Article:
Canon 7D vs 60D vs 550D / T2i
September 22, 2010
Now that Canon is throwing everyone for a loop releasing every ‘in between’ type of camera, I just thought i’d throw up a video about a few differences in the Canon 7D vs 60D vs T2i. I too was quite disappointed that Canon didn’t release any earth shattering news about new video features on their latest camera. For 5DM2 and 7D owners, the announcement of the 60D was nothing to get too overly excited about. When it was between the T2i and 7D I advised all my friends starting in DSLR video to go with the T2i, save the extra $1000 dollars and buy yourself some better glass. Now the 60D is coming in at just $300 dollars more than the T2i, I’m going to change my tune. For Canon T2i owners who said they wouldn’t, I think once you’ve used it and seen what it can do, you’ll make a decision to upgrade.
There are some really nice features for videographers that will instantly improve what you’re already doing with the T2i. For one, the White balance settings on the 60D are way easier to control than the T2i, and adds the option for manual Kelvin settings. The Flip out LCD you might be able to live without (I think it’s really nice), but the Manual Audio levels are well worth the extra $300 dollars alone. Why bother with an external Audio recorder when you can connect a microphone directly and manually adjust audio levels in the camera? You shoot hundreds of tiny little clips throughout the day and when you come home, you have nothing to sync. You change your settings to 24p to get that cinema look, and instead of running hundreds of clips through Plural Eyes, all that work is already done. This already will save you hours and hours of post work. Sure you can defeat AGC on the other cameras, but in doing so, you’ll already be spending a few hundred dollars on a decent device. The upgraded body already puts the 60D in a different class. It’s no longer a lightweight Rebel camera, the 60D feels sturdy with a bit more weather proofing. We’re not even talking about all the Photography upgrades, so for beginner Hybrid shooters the decision should be easy regarding the $300 dollar price difference.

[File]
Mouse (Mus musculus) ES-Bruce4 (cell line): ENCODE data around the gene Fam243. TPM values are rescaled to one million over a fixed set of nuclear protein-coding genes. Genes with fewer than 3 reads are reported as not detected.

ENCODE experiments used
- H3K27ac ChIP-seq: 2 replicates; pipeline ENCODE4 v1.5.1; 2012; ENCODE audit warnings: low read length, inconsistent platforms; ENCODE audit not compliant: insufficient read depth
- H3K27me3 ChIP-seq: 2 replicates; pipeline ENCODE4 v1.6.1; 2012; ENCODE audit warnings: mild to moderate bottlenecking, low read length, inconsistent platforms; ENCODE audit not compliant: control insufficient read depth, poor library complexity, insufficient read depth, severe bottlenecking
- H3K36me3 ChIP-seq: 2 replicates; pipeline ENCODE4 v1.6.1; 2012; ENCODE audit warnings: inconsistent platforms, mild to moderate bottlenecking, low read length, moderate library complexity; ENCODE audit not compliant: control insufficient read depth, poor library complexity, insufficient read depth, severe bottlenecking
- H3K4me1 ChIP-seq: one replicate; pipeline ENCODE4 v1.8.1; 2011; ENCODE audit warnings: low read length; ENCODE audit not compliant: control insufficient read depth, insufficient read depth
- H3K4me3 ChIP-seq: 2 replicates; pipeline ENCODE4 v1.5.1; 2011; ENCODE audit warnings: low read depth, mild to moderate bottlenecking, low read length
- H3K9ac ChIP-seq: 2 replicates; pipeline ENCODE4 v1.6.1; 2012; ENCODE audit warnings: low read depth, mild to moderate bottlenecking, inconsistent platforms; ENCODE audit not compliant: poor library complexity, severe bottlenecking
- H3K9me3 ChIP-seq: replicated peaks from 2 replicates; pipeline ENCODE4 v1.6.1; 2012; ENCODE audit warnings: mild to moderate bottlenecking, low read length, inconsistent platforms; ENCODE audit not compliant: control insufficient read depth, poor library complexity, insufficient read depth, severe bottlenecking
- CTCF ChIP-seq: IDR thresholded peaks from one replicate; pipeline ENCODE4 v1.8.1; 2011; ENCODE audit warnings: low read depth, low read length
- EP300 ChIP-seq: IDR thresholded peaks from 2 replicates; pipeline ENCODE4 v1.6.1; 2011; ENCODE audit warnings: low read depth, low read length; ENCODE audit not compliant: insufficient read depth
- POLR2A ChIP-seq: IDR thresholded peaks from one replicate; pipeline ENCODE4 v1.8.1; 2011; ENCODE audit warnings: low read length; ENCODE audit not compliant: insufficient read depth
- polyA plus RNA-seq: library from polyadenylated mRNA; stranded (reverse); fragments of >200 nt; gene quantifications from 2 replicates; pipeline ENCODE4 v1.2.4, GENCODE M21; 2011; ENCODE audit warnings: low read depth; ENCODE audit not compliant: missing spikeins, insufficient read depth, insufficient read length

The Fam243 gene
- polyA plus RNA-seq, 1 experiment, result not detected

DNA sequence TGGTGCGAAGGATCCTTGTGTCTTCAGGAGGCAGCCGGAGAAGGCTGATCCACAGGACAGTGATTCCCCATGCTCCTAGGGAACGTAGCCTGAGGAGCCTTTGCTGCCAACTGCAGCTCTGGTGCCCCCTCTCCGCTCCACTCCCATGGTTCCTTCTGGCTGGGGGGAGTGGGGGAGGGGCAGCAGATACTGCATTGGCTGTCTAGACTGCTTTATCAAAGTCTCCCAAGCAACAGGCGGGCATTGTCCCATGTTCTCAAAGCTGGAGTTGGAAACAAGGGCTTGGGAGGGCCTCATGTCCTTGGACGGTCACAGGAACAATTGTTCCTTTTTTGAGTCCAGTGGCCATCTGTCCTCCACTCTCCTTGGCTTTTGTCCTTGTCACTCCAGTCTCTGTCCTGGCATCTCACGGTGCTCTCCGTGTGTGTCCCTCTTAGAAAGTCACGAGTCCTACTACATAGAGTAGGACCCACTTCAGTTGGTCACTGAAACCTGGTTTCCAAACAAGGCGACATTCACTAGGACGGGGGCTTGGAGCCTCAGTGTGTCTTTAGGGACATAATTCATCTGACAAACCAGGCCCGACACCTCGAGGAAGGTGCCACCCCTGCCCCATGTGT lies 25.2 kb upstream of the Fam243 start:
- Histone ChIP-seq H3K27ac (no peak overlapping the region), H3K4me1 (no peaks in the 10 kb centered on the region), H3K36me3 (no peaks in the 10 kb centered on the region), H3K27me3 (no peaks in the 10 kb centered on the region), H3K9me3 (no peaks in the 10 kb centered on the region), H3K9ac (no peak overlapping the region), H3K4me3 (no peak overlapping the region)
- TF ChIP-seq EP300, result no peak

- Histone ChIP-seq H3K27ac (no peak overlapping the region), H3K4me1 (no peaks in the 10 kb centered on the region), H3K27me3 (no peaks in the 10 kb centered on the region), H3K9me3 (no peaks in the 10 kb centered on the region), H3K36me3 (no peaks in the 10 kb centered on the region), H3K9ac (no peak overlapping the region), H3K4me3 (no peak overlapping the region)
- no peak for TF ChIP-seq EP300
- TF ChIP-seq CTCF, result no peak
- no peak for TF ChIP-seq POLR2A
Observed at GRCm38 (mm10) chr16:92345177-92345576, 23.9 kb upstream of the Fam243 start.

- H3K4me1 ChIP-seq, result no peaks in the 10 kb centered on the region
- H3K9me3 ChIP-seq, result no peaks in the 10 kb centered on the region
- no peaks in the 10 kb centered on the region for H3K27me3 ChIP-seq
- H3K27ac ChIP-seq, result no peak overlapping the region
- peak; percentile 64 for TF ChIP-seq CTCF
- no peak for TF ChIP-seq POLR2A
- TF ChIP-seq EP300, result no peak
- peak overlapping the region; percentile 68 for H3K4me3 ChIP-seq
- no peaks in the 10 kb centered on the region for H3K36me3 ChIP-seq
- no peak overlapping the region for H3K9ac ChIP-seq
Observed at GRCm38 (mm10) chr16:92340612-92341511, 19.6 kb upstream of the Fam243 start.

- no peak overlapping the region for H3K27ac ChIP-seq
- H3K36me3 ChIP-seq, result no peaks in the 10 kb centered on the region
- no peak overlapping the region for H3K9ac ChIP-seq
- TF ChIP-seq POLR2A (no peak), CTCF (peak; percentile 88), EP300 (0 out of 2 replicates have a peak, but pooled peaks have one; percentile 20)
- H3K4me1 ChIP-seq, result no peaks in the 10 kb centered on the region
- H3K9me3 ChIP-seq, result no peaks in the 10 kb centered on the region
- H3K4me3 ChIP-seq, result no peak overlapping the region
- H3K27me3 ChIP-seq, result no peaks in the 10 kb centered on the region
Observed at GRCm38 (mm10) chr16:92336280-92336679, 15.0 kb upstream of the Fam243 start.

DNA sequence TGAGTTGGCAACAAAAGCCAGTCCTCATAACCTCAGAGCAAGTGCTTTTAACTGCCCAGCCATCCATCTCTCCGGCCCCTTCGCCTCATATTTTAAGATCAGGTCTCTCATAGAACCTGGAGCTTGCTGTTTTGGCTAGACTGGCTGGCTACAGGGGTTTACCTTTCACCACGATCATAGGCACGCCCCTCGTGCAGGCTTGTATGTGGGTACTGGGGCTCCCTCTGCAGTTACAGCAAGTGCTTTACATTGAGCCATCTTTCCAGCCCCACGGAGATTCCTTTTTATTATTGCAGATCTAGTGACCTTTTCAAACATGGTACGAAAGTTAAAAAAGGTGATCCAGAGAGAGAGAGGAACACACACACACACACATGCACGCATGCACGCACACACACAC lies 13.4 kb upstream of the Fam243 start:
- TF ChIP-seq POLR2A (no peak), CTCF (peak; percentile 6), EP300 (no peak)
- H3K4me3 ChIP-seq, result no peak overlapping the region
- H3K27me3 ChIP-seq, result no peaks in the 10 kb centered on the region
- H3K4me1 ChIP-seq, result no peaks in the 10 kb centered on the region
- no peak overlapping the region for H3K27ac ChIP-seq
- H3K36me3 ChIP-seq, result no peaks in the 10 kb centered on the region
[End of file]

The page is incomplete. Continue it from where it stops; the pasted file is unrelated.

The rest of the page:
I was surprised that Canon didn’t release any new video features like 120fps or at least 1080@60fps, but not surprised Canon released another camera with obvious Video dedicated ergonomic upgrades. Having spent an extra $1000 dollars for their first 1080 DSLR Video camera, there were thousands of Canon 7D owners who were shocked when the Canon T2i was first announced. I think the announcement of the 60D for just a few hundred dollars more appeals to T2i owners in the same way. Overall the Canon 60D is indeed a great camera at a great price, and Canon has made great strides in adding more professional video features, audio features, photography features, and body upgrades into a more affordable camera.
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